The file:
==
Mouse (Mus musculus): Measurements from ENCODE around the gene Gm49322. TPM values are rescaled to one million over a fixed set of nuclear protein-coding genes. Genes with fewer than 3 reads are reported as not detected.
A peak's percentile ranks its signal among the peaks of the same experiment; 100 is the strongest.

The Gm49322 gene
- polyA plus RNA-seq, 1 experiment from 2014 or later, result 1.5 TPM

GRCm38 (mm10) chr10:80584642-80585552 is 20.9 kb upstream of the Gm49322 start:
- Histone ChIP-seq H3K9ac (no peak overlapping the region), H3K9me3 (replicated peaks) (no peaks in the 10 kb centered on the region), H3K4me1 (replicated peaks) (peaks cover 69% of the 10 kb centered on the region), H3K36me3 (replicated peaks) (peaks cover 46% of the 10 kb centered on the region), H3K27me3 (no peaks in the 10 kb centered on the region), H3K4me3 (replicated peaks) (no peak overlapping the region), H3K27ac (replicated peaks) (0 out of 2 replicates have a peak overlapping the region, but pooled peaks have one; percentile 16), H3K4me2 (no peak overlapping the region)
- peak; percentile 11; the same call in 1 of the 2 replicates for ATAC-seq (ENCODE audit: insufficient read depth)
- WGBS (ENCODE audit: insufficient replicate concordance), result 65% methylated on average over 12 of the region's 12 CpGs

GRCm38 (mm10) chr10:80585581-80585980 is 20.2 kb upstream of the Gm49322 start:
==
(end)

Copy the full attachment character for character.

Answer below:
Mouse (Mus musculus): Measurements from ENCODE around the gene Gm49322. TPM values are rescaled to one million over a fixed set of nuclear protein-coding genes. Genes with fewer than 3 reads are reported as not detected.
A peak's percentile ranks its signal among the peaks of the same experiment; 100 is the strongest.

The Gm49322 gene
- polyA plus RNA-seq, 1 experiment from 2014 or later, result 1.5 TPM

GRCm38 (mm10) chr10:80584642-80585552 is 20.9 kb upstream of the Gm49322 start:
- Histone ChIP-seq H3K9ac (no peak overlapping the region), H3K9me3 (replicated peaks) (no peaks in the 10 kb centered on the region), H3K4me1 (replicated peaks) (peaks cover 69% of the 10 kb centered on the region), H3K36me3 (replicated peaks) (peaks cover 46% of the 10 kb centered on the region), H3K27me3 (no peaks in the 10 kb centered on the region), H3K4me3 (replicated peaks) (no peak overlapping the region), H3K27ac (replicated peaks) (0 out of 2 replicates have a peak overlapping the region, but pooled peaks have one; percentile 16), H3K4me2 (no peak overlapping the region)
- peak; percentile 11; the same call in 1 of the 2 replicates for ATAC-seq (ENCODE audit: insufficient read depth)
- WGBS (ENCODE audit: insufficient replicate concordance), result 65% methylated on average over 12 of the region's 12 CpGs

GRCm38 (mm10) chr10:80585581-80585980 is 20.2 kb upstream of the Gm49322 start: